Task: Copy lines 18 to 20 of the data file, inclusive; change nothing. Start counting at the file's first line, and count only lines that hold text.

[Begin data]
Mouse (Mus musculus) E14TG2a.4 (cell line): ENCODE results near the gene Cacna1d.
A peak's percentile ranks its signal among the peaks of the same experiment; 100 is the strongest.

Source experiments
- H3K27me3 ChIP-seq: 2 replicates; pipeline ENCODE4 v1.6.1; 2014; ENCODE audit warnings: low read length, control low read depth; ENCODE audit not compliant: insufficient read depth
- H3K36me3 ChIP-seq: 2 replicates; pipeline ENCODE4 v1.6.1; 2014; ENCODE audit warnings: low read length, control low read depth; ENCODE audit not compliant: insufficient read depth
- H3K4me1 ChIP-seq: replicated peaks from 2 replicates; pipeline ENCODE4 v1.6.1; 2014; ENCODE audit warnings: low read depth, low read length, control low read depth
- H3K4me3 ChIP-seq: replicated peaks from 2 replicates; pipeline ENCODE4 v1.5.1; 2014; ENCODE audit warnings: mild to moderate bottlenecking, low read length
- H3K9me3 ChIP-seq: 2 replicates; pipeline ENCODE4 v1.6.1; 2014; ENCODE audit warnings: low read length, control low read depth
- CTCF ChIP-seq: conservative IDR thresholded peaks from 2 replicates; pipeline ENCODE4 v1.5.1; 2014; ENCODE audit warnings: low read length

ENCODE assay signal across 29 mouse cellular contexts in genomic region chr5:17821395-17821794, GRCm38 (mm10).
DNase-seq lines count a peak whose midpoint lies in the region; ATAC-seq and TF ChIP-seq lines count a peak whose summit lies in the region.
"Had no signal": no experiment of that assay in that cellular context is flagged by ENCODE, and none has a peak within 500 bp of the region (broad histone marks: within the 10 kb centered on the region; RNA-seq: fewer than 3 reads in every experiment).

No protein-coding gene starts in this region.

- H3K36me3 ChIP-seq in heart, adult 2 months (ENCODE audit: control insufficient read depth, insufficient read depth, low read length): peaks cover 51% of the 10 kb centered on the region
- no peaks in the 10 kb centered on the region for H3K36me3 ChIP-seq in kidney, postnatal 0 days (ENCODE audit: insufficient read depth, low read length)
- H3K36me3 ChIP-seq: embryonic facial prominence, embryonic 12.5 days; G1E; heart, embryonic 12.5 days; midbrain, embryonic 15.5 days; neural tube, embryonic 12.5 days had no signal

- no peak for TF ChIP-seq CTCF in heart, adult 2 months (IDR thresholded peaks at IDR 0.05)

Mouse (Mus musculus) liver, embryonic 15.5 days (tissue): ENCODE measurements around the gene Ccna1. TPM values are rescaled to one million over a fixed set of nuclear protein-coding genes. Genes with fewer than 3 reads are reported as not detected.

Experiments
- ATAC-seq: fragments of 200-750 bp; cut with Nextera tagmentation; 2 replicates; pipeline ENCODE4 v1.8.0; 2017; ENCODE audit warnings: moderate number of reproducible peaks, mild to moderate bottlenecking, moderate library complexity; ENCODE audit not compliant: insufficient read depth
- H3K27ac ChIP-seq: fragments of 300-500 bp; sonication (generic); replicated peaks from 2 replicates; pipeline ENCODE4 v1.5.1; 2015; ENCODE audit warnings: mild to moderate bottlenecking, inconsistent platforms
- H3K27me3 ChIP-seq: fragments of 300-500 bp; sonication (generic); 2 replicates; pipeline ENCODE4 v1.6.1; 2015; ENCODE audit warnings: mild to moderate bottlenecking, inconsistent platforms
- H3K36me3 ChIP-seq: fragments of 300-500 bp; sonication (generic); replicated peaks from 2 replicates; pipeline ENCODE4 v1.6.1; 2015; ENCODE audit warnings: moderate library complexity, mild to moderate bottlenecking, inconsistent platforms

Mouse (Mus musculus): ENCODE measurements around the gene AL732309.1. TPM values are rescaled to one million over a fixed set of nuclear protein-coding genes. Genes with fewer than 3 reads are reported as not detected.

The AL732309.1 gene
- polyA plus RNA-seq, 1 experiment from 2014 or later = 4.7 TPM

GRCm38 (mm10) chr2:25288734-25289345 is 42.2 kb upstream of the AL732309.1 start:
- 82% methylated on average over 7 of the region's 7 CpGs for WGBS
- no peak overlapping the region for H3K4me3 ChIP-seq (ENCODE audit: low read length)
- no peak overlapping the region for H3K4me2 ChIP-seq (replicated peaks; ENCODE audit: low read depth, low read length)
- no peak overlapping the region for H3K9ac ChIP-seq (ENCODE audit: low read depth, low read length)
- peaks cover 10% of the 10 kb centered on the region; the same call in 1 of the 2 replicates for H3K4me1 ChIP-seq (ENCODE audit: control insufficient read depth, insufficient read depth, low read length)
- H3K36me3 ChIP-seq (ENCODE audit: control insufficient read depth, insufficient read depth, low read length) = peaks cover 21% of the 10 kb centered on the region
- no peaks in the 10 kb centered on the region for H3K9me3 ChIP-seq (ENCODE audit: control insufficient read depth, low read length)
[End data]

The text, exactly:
Mouse (Mus musculus) liver, embryonic 15.5 days (tissue): ENCODE measurements around the gene Ccna1. TPM values are rescaled to one million over a fixed set of nuclear protein-coding genes. Genes with fewer than 3 reads are reported as not detected.

Experiments
- ATAC-seq: fragments of 200-750 bp; cut with Nextera tagmentation; 2 replicates; pipeline ENCODE4 v1.8.0; 2017; ENCODE audit warnings: moderate number of reproducible peaks, mild to moderate bottlenecking, moderate library complexity; ENCODE audit not compliant: insufficient read depth